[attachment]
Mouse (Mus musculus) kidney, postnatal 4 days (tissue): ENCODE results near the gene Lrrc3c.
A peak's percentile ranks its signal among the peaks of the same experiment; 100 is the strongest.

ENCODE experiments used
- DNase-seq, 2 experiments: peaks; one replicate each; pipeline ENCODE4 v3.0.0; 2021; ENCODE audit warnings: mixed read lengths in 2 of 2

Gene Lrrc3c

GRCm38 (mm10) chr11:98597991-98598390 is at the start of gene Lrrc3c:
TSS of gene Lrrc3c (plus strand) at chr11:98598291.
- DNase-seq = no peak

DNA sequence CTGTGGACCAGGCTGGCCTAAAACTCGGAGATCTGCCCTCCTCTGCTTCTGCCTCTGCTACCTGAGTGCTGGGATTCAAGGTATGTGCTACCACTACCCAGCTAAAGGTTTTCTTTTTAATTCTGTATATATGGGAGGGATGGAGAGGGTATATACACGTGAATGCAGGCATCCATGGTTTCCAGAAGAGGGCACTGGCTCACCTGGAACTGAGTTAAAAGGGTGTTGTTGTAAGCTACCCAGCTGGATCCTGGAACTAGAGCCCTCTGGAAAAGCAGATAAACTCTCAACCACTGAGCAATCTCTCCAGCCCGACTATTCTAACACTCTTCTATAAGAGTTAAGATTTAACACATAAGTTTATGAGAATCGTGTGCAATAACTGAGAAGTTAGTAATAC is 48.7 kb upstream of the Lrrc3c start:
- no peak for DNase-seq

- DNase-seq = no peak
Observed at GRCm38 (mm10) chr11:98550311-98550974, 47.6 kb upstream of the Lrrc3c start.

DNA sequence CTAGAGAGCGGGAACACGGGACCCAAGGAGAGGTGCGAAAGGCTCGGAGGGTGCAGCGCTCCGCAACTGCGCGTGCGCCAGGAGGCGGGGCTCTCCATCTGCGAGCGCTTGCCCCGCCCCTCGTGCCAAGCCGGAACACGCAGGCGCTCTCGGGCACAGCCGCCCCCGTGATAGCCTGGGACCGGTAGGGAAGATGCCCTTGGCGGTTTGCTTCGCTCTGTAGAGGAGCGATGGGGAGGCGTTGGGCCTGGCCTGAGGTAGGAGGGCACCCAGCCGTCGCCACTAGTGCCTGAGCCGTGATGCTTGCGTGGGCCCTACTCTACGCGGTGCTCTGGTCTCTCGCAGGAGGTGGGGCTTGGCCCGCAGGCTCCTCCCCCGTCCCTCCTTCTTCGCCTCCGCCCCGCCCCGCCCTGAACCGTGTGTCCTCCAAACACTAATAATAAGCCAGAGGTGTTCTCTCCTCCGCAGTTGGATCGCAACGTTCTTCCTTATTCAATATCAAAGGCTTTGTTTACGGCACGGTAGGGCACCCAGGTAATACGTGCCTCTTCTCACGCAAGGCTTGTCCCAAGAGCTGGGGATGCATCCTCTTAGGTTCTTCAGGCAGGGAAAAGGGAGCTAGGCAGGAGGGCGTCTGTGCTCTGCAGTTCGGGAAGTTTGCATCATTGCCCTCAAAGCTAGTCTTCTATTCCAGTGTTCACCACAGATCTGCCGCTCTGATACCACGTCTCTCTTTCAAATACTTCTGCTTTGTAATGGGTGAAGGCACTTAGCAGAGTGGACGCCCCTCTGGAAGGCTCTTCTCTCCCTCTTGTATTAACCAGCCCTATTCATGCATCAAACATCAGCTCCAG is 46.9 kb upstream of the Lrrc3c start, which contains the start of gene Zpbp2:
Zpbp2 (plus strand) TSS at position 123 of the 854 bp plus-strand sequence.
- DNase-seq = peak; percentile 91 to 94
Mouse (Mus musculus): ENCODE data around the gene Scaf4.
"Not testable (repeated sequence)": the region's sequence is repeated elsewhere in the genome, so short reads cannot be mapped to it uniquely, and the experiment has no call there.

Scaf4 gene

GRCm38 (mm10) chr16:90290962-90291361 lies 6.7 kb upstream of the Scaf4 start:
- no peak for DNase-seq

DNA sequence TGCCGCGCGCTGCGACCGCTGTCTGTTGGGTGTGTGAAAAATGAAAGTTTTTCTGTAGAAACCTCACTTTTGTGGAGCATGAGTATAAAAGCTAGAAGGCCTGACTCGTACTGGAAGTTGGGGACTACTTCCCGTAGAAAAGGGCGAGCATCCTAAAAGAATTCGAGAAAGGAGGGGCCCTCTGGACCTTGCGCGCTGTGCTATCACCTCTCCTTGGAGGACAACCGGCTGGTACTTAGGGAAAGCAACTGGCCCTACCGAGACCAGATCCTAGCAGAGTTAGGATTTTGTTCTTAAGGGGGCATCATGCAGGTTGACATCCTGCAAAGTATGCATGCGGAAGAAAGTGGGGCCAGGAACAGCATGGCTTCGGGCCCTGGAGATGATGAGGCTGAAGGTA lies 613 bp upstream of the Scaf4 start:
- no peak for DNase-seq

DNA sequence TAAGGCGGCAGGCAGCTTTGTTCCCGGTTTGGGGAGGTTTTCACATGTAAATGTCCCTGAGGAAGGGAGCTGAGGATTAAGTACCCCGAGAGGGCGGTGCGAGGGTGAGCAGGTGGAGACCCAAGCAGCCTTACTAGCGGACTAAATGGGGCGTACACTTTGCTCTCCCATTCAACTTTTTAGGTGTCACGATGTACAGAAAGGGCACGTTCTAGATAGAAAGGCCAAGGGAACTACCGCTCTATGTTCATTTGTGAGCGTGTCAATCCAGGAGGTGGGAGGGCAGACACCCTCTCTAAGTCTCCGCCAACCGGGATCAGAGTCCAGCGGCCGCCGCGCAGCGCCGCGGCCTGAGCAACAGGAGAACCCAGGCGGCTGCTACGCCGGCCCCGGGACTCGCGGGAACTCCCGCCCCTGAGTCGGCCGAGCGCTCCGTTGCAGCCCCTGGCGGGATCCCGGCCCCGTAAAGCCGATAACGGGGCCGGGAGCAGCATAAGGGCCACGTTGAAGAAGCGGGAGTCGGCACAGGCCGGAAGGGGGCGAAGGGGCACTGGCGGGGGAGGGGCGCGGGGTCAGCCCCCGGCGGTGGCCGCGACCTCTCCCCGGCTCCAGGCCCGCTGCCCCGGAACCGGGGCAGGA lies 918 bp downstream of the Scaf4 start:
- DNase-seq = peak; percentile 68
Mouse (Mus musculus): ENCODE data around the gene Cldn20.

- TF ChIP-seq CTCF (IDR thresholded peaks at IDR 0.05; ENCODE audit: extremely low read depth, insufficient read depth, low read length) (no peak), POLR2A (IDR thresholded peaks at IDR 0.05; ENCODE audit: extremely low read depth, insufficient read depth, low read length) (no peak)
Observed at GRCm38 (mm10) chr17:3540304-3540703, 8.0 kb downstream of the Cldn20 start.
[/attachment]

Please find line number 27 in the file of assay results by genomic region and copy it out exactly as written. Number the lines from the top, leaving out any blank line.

Observed at GRCm38 (mm10) chr17:3540304-3540703, 8.0 kb downstream of the Cldn20 start.